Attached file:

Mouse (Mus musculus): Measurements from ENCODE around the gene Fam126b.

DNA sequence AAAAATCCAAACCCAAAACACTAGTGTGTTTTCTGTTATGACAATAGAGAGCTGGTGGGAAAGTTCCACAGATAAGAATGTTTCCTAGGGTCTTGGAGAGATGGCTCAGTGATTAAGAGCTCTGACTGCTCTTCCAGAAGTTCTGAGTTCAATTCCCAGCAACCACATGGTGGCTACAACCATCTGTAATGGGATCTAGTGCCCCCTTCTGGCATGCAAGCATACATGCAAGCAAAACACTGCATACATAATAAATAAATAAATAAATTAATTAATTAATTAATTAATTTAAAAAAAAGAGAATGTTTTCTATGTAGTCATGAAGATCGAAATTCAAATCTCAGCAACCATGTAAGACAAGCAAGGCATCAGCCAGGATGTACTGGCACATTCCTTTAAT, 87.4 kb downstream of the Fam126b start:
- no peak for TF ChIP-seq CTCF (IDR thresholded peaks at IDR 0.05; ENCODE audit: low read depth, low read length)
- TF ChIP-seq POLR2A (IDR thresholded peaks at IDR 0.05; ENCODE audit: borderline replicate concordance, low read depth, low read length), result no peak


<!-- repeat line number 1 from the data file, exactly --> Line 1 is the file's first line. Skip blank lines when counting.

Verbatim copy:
Mouse (Mus musculus): Measurements from ENCODE around the gene Fam126b.